You gotta wonder why these people spread easily-falsified, malignant rumors.  Who are they working for?  It’s pretty clear they don’t have much respect for their readers.

This is a hoax, people.  NASA has not changed its mission.  The president cannot change NASA’s mission since that is dictated by law (it requires an “act of Congress,” literally).  NASA’s chief did not say that stupid thing others claim — he’s not stupid. Don’t pretend it’s news, don’t pretend it’s a problem when the head of NASA says he’s trying to promote interest in science, math and history, and international cooperation.  That’s his job.

No one was assigned the job to get the story wrong.  I wish people would quit working so hard at it.

What is Obama’s policy on NASA?  Here’s the 2011 Budget Message.

Here’s the full Al Jazeera interview these guys misreported:

Here’s the Wall of Shame of blogs, reporters and news outlets who screwed up the reporting, in addition to Powerline, twice.

Also see this:  Obama:  A bold new course for NASA



July 8, 1853: Perry anchors U.S. ships in Edo Bay, the beginning of American Imperialism

July 8, 2010

History item:  On July 8,1853 four black ships led by USS Powhatan and commanded by Commodore Matthew Perry, anchored at Edo (Tokyo) Bay. Never before had the Japanese seen ships steaming with smoke. They thought the ships were “giant dragons puffing smoke.” They did not know that steamboats existed and were shocked by the number and size of the guns on board the ships.

President Millard Fillmore, defying H. L. Mencken’s later, crabby, hoax claim of do-little-government, sent Matthew C. Perry to Japan to open Japan as a refuge for shipwrecked sailors, and as a coaling stop for steamships.  For the previous 200 years, Japan had been closed to all but a few Dutch and Chinese traders.   On July 8, 1853, Perry’s small fleet sailed boldly into restricted waters of Japan and anchored.

Delivering the American presents to the Emperor of Japan, at Yokohama.  Nimitz Museum, Annapolis

Delivering the American presents to the Emperor of Japan, at Yokohama. A. O. P. Nicholson image, 1856 publication, “Narrative of the Expedition of an American Squadron to the China Seas and Japan” – artist not identified (Washington, A. O. P. Nicholson, 1856); Nimitz Museum, Annapolis. A list of the presents can be seen at a link near the end of this post; some of the gifts, such as the model of the steam engine, can be identified in this picture.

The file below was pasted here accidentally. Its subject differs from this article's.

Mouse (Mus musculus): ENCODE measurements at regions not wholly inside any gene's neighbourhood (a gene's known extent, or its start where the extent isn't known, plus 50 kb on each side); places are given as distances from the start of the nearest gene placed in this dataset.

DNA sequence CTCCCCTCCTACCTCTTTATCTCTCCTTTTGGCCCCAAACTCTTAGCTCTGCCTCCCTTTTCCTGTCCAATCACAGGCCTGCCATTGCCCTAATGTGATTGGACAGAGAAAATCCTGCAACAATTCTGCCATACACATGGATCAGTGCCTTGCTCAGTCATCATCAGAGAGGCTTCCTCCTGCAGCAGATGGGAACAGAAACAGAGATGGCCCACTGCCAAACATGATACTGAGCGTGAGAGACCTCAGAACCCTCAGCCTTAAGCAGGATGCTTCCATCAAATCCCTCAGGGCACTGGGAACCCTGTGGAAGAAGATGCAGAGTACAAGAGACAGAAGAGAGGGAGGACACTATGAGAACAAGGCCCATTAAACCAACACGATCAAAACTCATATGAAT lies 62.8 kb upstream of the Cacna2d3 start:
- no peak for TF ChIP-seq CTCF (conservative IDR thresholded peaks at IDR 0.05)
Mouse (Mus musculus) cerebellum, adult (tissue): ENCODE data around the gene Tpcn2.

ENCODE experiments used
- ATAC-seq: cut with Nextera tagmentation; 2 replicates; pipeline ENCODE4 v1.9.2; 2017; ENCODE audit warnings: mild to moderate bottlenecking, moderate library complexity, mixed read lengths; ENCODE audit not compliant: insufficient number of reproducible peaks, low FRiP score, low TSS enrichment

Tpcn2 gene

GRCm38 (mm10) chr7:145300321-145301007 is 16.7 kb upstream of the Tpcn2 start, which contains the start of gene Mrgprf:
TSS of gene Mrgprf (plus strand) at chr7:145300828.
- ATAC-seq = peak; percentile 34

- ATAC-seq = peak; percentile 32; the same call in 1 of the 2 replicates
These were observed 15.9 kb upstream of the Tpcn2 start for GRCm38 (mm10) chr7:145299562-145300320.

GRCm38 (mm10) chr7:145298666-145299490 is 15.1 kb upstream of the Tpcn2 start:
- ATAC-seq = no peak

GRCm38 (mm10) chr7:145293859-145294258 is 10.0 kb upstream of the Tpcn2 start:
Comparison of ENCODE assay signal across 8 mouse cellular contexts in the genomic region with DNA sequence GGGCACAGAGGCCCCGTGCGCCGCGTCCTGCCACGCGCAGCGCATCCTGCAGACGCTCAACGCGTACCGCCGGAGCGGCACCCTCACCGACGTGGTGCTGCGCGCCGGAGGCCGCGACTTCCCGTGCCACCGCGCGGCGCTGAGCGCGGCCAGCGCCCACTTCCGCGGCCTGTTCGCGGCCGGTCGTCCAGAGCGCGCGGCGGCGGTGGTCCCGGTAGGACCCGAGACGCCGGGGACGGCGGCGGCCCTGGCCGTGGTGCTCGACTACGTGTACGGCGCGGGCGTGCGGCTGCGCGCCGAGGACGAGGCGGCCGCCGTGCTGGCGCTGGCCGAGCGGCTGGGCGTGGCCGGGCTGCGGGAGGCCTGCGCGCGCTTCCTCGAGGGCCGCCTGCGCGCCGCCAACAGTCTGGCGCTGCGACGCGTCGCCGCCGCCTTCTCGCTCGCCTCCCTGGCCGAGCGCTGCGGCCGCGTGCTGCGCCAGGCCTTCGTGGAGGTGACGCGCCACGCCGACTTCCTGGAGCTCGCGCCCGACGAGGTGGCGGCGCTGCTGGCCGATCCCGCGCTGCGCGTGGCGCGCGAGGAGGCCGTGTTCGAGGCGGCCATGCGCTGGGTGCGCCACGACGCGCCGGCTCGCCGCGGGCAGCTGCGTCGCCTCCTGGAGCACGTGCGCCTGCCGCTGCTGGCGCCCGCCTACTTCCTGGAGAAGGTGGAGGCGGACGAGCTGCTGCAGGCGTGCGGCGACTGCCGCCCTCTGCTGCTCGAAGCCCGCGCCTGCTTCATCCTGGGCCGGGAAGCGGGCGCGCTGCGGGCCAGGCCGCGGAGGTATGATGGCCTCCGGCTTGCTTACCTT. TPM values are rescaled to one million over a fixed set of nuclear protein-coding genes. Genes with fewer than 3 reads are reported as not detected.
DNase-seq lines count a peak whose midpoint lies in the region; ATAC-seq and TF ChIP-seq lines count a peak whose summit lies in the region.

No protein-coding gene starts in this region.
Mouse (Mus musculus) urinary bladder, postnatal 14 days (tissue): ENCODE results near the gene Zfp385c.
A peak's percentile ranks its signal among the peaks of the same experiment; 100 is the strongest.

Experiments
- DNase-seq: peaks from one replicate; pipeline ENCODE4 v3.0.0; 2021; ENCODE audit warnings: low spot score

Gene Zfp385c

Perry told the Emperor he would return the following year for an answer.  Perry returned on March 8, 1854, and within a month concluded the Convention of Kanagawa, opening Japan to trade from the west.  Generally unheralded, this may have been one of the more important pieces of U.S. diplomacy in history, especially considering the dramatic rise of Japan as an economic and military power, on the basis of the trade Commodore Perry demanded Japan engage in.


Japanese woodblock print showing one of Perry's ships - Nagasaki Prefecture, via MIT

Japanese woodblock print showing one of Perry’s ships – Nagasaki Prefecture, via MIT

Documents below the fold

Read the rest of this entry »

The scientist’s work desk

July 8, 2010

This should be close to the top of “Best Places to Work.”

Condor flight pen observation booth - Amanda Holland photo, all rights reserved

Condor flight pen observation booth – Amanda Holland photo, all rights reserved

From my desk at the Senate Democratic Policy Committee I could look up to a crystal chandelier 10 feet across.  Out the west window was a view over the National Museum of Art, down the mall to the Washington Monument and Lincoln Memorial.  25 yards away, over specially-ordered Italian tile, was the gallery to the World’s Greatest Deliberative Body.  From my desk at the Senate Labor Committee I looked out on that grand Calder sculpture in the Hart Senate Office Building atrium.  A couple of my memorable offices.

The work spaces I miss?  That water tank in Shiprock, New Mexico, with the million-dollar view of the Shiprock; that trailer laboratory we parked in Huntington Canyon, Utah.   That old dock on the Sawkill in the Hudson Valley of New York, by the old snag where the pileated woodpeckers nested and raised their brood.

Cousin-in-law Amanda Holland took this photo of her work station, above.  This is a place where real science gets done.  Amanda wrote:

I get to sit here for hours at a time, recording condor behavior. It does not get old. These birds are AMAZING. You can see a couple condors perched on a snag in the back of the flight pen.

Real work, for real good.  That’s always the best place to work.

%d bloggers like this: